RealClassic

THE LITTLE RED RACER

Sometimes, just once in a while you come across a bike that is a real gem. Not one of the gleaming elites from the glorious past of British bikes but something special, unique even. This particular gem started life as a little-regarded model, albeit from a well-known maker, but was transformed into one man’s realisation of the bike his 16-year old self would have wanted. A learner-legal café racer.

The bike first caught my eye when it joined our motley collection of old bikes and riders gathering in Whittlesey, deep in the Cambridgeshire Fens. From there, our happy band spent the day riding some of the county’s delightful lanes on the VMCC Anglian Section’s Hobson’s choice Run. This took us sixty miles or so south, over the great chalk escarpment of Royston Heath, before turning north near Baldock; a seemingly unremarkable town but one founded by the Knights Templar with a name derived from ancient Baghdad. Historic curiosities aside though, I couldn’t help but be impressed by the little bike’s ability to cover the ground. Not quickly with a drama-free 45-50mph, enough for those meandering lanes and allowing full enjoyment of the countryside.

The clincher was watching it start with the turn of a key while the rest of us staged our usual kickstart choreography. Alchemy, it surely must be:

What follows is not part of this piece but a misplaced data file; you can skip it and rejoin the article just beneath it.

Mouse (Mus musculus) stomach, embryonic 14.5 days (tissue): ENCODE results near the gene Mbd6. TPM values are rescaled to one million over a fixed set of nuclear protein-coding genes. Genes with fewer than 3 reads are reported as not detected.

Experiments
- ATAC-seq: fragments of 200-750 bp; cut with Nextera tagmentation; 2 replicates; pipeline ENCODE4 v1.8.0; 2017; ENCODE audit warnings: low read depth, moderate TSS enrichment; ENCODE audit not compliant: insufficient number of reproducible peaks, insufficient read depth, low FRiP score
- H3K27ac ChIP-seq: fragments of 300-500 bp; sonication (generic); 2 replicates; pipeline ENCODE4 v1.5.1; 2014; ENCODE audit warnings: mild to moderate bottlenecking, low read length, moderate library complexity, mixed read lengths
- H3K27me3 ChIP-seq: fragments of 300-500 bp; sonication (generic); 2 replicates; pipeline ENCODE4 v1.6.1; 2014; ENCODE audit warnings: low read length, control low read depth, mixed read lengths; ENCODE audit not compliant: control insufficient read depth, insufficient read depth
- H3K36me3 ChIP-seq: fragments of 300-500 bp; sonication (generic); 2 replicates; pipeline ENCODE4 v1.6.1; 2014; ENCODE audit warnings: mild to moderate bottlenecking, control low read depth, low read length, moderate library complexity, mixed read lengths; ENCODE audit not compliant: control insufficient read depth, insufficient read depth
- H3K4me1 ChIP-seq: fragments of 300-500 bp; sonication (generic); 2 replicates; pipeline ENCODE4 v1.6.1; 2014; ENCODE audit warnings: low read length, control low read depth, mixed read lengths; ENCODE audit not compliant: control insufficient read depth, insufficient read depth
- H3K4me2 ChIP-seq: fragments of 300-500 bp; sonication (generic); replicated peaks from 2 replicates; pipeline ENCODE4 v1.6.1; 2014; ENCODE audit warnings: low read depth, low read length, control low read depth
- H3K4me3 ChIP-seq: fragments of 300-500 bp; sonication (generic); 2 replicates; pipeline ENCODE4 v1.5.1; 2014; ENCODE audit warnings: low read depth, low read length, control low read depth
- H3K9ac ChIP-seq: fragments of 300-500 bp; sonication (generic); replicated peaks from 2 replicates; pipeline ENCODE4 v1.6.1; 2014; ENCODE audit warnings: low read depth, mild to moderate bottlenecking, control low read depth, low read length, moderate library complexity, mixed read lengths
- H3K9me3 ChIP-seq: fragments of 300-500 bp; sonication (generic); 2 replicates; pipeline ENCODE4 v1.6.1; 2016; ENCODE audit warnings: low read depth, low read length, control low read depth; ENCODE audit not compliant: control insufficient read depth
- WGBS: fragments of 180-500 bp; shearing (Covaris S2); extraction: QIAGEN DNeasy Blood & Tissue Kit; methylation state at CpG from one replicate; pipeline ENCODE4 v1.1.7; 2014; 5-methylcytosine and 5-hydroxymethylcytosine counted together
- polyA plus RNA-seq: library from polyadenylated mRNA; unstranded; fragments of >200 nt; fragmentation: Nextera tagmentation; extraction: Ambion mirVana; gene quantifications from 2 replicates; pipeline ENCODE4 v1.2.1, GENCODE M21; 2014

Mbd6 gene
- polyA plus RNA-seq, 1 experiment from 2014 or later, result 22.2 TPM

You're reading a preview, sign up to read more.

More from RealClassic

RealClassic5 min read
Little Wing PART THREE
As I have rebuilt several small Italian bikes, so I have accrued quite a few contacts and bits and pieces along the way. Nothing really important was missing from this machine – a situation worth noting for would-be rebuilders: the more complete the
RealClassic11 min read
The Way To Go Commando
My Norton may have left the Andover factory over 40-years ago, but it was a new bike in all important respects. With that in mind, I had followed the ‘break-in’ recommendations and decided to carry out the 500-mile first service. This began with the
RealClassic7 min read
UNFINISHED Symphony
The Regular Reader will know I like quirky. I’m always on the look-out for the frisson of excitement when you see something that knocks the normal and forgoes the conventional. So imagine how thrilled I was to end up racing against Will Bratley and h